The Impact of Cameroonian Pidgin English on the Spoken English of Level 300 Students of the English Department of the University of Buea

Project Details

Department
English
Project ID
EN84
Price
5000XAF
International: $20
No of pages
35
Instruments/method
Qualitative research
Reference
Yes
Analytical tool
Descriptive statistics
Format
 MS Word & PDF
Chapters
1-5

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Abstract

This project entitled ‘The Impact of Cameroon Pidgin English on the Spoken English of level 300 Students of the English Department of the University of Buea is aimed at investigating the ways through which spoken English of level 300 English majors is influenced by their use of/their interaction with Cameroonian Pidgin English. Before carrying out this research, it was observed that these students do not speak proper English.

It is, therefore, necessary to see in what aspects their spoken English is influenced by their use of Pidgin English. Since they are exposed to Cameroonian Pidgin English which is a sub-standard variety of English, it can be hypothesized that Cameroonian Pidgin English has a negative influence on spoken English of these students.

The research shows that these students are actually influenced by Cameroonian Pidgin English through their poor mastery of word categories, inability to form questions and inability to report statements and questions.

CHAPTER ONE

GENERAL INTRODUCTION

Introduction

This chapter aims at giving a general overview of what this research project is about. This project is entitled ‘The Impact of Cameroon Pidgin English on the Spoken English of 300 level students of the English Department of the University of Buea’.

It aims to investigate how Cameroonian Pidgin English influences the way level 300 English majors speak English. This work will be done in five chapters. This first chapter, therefore, gives a general introduction to study. The second chapter shall discuss what other researchers have done concerning Cameroonian Pidgin English.

The third chapter shall talk about where and the methods through which data will be collected to carry out this research. The fourth chapter shall concern itself with presenting and analysing the data that are collected through the designs that the chapter talks about. The fifth chapter shall give a general conclusion, it will also summarise the whole work.

The work in this first chapter shall be divided under background study which shows how the English came to Cameroon and how it spread, motivation, research question, aims and objectives of the study, hypothesis, significance of the study, the population of the study and a definition of the key terms concerned with this study.

Background to the study

Prior to the coming of European nations to Cameroon, Cameroonians spoke only their native languages. These native languages are about two hundred and fifty (250) in number and none dominated the other.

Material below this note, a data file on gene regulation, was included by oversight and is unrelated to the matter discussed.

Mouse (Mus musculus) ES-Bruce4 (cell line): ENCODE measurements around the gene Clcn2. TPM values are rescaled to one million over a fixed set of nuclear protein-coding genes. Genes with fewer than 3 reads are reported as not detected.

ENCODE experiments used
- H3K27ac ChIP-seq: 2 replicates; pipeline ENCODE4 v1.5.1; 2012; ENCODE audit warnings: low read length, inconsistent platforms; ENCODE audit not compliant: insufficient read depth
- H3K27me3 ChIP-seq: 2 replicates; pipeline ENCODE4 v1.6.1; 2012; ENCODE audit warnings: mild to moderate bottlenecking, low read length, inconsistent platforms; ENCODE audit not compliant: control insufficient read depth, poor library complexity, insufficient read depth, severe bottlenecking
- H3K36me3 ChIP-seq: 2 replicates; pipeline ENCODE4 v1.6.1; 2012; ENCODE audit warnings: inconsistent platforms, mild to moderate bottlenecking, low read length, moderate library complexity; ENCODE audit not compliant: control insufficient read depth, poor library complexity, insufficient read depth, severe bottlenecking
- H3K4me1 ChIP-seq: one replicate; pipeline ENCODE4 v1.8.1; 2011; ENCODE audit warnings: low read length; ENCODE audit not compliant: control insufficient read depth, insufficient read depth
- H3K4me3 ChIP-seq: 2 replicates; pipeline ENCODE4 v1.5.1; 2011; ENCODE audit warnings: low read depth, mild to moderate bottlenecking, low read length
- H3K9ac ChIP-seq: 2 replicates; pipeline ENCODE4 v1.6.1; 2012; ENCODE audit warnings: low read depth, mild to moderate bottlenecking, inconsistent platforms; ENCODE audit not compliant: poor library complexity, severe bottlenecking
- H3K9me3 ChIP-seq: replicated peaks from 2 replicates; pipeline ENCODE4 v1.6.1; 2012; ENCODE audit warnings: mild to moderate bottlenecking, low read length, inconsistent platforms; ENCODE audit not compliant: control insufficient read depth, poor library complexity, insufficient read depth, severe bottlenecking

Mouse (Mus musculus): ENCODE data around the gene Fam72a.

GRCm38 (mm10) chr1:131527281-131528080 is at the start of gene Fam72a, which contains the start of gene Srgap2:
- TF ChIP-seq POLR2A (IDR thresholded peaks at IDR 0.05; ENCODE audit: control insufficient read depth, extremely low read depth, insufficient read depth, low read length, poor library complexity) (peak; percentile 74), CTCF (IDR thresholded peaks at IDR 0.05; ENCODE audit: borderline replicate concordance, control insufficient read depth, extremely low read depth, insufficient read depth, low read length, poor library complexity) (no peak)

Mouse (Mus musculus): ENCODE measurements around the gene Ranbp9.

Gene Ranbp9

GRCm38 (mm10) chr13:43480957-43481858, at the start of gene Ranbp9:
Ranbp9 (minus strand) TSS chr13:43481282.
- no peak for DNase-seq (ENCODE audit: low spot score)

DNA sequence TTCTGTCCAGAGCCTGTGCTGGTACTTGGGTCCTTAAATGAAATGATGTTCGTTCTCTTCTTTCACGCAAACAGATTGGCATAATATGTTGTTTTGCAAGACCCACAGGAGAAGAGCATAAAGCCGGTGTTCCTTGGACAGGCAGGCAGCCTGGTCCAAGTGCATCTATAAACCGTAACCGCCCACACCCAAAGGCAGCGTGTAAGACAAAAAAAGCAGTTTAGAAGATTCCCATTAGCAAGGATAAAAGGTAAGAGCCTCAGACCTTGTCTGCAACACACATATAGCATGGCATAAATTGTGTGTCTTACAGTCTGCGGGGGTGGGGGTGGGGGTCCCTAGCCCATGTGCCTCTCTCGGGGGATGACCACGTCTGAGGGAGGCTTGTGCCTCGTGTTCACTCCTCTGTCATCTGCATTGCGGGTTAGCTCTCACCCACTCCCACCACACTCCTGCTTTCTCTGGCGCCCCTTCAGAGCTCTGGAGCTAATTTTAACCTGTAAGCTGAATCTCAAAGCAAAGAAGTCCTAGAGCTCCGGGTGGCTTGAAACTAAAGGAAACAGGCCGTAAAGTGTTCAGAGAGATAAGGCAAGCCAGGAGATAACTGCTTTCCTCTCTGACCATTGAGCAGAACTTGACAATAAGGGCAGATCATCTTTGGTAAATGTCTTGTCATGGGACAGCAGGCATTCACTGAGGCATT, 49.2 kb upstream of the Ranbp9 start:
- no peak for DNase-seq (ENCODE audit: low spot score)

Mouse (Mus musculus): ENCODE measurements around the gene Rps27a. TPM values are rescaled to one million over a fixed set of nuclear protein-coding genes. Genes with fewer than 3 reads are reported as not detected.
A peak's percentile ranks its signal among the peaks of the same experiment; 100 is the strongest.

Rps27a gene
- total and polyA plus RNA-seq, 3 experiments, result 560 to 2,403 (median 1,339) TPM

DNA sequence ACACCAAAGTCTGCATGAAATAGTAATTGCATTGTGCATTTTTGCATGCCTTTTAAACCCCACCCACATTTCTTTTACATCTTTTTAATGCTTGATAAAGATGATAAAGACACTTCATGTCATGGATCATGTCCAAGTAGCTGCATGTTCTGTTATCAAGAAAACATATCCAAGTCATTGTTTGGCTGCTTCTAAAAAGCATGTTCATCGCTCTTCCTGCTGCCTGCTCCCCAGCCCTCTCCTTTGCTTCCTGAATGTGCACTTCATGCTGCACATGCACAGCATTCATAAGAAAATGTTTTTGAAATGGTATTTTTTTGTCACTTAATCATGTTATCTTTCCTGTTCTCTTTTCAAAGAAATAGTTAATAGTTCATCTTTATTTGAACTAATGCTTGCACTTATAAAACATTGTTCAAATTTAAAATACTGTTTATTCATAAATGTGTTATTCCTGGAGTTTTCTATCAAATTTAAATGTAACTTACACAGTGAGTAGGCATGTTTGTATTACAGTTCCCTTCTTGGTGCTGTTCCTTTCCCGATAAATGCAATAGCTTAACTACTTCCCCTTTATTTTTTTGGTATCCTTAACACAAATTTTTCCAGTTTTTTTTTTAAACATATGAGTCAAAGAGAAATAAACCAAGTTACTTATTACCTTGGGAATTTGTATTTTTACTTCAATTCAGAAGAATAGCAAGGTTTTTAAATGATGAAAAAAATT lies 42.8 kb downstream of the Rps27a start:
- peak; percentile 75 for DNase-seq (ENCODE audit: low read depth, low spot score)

Before the end of the First World War, the Germans ruled Cameroon. During the period of German rule in Cameroon, German was the language of instruction in schools. The Germans tried to suppress the Isubu and Duala languages which were first used for instruction in schools.

These languages were put in place for instruction in schools by the early missionaries Joseph Merrick, and Alfred Saker who was the leader of the London Baptist Missionary Society (LBMS), who arrived in Cameroon in 1840.

By 1884 when the Germans annexed Cameroon, Duala and Isubu were already widespread and accepted by coastal village people who had made contact with the missionaries. After the defeat of the Germans during the First World War, Cameroon was given to Britain and France to be ruled as a mandated territory of the League of Nations (1916 to 1960).

French and English only came to being as official languages in Cameroon as a result of British colonial rule in Cameroon. It is spoken predominantly in two out of the ten regions in Cameroon while French is spoken in eight regions.

Pidgin English preceded English in Cameroon. It was adopted by Baptist Missionaries as the language of their evangelical crusade. It is spoken by about

5% of Cameroonians as a native language. It is used as a lingua franca at the informal level in the English speaking regions of Cameroon. Its widespread has brought a negative influence on the English language and on second language learners and users of English.

Etchu (2004), states that the widespread and dominance of Pidgin English at the informal level in the English speaking regions of Cameroon has been one of the major factors responsible for the decline of English.

Motivation for the study

It has been observed that the use of Cameroon Pidgin-English by level 300 students of the English department at the University of Buea interferes or disturbs their learning of the English language. Even after taking the Use of English Programme by the university, they still speak poor English.

Aims and Objectives of the study

This research aims at finding out how or if at all the spoken English of level 300 students of the English department has improved after taking two semesters of Use of English courses, that is, to see if Cameroonian Pidgin English is still impacting on them.

The purpose of this investigation is also to find out if the poor constructions in spoken English of level 300 English majors are influenced by their interaction with or their use of Cameroonian Pidgin English.

The general objective of this research is to investigate the impact of Cameroonian Pidgin English on spoken English of level 300 English language majors.

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